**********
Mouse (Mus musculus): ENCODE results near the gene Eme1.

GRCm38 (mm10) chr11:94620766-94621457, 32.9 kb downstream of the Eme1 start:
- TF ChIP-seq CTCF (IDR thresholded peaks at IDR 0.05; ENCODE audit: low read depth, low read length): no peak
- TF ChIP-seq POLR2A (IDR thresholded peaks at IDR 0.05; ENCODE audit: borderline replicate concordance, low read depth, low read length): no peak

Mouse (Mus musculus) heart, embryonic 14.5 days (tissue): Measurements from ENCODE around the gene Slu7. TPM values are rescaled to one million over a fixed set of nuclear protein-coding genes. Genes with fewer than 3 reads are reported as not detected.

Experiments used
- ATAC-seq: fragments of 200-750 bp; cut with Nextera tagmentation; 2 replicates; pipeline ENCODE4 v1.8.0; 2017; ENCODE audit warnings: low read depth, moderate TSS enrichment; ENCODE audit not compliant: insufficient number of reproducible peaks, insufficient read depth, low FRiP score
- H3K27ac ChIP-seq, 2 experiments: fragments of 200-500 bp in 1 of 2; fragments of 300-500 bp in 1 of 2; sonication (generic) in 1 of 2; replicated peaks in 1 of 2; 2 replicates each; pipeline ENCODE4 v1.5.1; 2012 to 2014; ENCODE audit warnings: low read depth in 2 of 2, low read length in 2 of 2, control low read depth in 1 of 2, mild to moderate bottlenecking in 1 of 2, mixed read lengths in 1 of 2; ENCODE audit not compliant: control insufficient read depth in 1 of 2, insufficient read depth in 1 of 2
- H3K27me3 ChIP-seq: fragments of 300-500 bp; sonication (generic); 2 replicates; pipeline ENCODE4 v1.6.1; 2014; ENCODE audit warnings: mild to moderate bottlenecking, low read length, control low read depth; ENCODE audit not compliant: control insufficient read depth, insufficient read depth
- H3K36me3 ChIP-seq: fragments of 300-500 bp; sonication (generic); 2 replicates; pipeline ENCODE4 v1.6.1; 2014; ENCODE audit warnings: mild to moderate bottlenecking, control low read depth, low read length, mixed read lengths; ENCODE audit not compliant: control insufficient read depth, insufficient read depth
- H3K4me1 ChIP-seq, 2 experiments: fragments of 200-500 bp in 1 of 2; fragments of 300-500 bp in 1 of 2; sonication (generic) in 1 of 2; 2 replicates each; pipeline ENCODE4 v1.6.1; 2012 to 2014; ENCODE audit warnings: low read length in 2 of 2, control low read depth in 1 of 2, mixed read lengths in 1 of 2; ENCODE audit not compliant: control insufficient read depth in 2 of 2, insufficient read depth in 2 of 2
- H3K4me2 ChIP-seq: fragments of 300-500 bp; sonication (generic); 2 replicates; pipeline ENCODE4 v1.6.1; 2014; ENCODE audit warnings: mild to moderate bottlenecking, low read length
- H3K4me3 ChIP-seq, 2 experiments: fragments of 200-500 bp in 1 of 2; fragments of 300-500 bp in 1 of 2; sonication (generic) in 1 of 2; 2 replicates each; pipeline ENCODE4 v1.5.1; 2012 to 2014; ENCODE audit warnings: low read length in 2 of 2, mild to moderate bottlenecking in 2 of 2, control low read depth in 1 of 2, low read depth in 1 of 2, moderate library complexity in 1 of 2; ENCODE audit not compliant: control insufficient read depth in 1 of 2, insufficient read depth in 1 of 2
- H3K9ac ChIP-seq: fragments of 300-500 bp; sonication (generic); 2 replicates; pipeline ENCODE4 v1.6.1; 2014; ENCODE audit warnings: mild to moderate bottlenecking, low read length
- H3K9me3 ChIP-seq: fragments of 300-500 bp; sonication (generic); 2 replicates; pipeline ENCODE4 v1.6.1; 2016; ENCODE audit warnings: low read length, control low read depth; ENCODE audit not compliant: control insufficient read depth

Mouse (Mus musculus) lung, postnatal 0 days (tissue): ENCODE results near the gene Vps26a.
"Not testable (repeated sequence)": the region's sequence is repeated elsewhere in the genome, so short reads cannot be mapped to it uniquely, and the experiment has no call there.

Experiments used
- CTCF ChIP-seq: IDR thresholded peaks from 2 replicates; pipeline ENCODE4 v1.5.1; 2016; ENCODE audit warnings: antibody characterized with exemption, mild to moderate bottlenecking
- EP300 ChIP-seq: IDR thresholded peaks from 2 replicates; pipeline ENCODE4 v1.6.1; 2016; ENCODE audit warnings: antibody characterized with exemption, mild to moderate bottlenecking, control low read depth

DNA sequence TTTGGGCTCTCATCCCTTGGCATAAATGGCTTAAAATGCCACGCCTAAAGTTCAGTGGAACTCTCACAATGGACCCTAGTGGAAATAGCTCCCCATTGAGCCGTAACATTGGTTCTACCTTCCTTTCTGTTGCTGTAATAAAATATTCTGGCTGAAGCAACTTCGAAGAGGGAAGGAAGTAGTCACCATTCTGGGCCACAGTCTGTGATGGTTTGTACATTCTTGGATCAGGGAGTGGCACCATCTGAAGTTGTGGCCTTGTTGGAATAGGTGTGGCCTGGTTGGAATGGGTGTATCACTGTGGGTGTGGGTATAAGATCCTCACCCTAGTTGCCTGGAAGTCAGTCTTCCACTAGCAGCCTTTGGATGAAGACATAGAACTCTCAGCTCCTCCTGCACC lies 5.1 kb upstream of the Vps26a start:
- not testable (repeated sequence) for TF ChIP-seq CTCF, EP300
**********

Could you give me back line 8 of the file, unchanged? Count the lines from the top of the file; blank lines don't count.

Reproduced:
- H3K27ac ChIP-seq, 2 experiments: fragments of 200-500 bp in 1 of 2; fragments of 300-500 bp in 1 of 2; sonication (generic) in 1 of 2; replicated peaks in 1 of 2; 2 replicates each; pipeline ENCODE4 v1.5.1; 2012 to 2014; ENCODE audit warnings: low read depth in 2 of 2, low read length in 2 of 2, control low read depth in 1 of 2, mild to moderate bottlenecking in 1 of 2, mixed read lengths in 1 of 2; ENCODE audit not compliant: control insufficient read depth in 1 of 2, insufficient read depth in 1 of 2